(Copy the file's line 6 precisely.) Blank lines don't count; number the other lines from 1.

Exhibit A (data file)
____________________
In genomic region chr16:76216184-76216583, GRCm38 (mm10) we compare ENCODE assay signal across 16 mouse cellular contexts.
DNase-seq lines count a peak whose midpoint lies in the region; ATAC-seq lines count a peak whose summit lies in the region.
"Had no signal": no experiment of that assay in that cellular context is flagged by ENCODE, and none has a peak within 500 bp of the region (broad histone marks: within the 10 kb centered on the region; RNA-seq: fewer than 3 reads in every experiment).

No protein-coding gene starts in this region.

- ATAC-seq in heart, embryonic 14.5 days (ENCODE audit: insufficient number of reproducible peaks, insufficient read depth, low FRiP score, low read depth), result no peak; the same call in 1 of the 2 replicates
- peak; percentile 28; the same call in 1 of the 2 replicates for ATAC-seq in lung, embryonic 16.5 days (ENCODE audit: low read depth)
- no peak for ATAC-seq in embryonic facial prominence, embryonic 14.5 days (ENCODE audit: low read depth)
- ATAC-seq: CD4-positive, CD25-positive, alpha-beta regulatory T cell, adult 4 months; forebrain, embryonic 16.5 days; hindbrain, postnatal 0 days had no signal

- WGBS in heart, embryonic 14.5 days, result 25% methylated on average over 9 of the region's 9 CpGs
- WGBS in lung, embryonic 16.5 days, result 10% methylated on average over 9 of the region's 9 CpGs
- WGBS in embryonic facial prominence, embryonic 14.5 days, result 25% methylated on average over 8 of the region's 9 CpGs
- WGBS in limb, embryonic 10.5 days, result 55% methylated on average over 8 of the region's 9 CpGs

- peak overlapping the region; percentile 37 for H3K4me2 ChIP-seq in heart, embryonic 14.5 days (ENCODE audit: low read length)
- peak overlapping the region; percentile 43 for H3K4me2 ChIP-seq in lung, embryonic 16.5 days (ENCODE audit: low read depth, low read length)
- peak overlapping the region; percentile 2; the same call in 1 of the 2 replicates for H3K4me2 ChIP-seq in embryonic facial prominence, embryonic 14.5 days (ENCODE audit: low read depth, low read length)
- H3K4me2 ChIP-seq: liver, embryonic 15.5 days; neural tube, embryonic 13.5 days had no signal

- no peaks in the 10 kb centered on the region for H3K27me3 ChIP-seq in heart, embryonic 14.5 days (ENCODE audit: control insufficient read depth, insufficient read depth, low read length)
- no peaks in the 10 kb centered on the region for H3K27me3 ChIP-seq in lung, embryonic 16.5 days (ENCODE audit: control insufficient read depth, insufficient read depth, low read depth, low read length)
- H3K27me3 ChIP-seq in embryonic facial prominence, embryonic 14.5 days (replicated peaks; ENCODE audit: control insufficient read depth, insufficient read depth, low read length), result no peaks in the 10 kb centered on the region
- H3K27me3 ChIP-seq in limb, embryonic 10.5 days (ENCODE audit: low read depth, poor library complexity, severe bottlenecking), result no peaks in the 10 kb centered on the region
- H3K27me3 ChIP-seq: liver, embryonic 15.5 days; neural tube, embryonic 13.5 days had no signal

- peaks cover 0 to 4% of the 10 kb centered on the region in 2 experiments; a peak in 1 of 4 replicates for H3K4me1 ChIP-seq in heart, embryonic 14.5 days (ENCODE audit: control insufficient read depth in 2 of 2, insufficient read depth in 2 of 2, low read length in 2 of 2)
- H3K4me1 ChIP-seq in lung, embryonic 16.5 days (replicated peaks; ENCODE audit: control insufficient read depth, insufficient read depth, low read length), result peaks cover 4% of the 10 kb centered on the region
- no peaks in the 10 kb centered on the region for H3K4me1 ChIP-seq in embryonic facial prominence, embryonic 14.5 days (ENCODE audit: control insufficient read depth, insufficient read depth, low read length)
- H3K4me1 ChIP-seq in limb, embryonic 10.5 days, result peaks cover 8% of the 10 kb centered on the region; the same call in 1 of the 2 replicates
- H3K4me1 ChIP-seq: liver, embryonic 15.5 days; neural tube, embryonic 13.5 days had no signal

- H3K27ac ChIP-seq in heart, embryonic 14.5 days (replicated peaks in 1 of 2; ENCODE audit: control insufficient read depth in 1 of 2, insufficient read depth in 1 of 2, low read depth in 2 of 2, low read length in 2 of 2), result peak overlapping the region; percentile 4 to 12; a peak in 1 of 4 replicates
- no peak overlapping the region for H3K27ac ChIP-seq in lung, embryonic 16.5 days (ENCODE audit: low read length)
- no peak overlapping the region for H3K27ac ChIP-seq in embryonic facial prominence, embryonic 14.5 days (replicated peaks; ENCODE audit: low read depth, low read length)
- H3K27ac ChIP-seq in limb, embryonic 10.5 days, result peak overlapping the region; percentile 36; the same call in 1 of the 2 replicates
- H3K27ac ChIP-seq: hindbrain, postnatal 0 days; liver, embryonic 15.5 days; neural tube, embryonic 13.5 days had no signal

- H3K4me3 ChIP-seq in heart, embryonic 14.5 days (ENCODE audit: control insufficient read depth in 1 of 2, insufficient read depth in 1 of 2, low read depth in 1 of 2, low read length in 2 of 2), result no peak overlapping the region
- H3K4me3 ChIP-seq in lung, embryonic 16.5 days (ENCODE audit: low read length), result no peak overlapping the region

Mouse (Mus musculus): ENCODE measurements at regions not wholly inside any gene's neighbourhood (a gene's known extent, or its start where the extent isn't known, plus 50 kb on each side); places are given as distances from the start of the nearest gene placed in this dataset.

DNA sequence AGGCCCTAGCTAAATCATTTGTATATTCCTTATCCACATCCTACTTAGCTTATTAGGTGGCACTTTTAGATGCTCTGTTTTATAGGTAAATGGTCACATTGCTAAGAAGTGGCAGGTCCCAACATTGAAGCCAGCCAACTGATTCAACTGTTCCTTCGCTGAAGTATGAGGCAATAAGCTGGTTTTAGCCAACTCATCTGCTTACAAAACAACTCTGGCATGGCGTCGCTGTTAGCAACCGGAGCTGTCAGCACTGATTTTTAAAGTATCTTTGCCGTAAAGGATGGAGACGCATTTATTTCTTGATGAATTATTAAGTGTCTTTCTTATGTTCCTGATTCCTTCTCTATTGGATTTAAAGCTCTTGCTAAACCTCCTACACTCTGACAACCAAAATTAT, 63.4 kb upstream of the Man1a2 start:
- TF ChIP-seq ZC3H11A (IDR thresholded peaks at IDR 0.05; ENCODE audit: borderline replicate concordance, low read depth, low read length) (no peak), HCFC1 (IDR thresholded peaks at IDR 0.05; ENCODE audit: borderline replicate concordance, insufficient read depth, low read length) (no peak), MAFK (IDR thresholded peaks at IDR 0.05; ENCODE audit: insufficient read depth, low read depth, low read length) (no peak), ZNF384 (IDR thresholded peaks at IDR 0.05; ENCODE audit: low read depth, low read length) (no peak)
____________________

- peak; percentile 28; the same call in 1 of the 2 replicates for ATAC-seq in lung, embryonic 16.5 days (ENCODE audit: low read depth)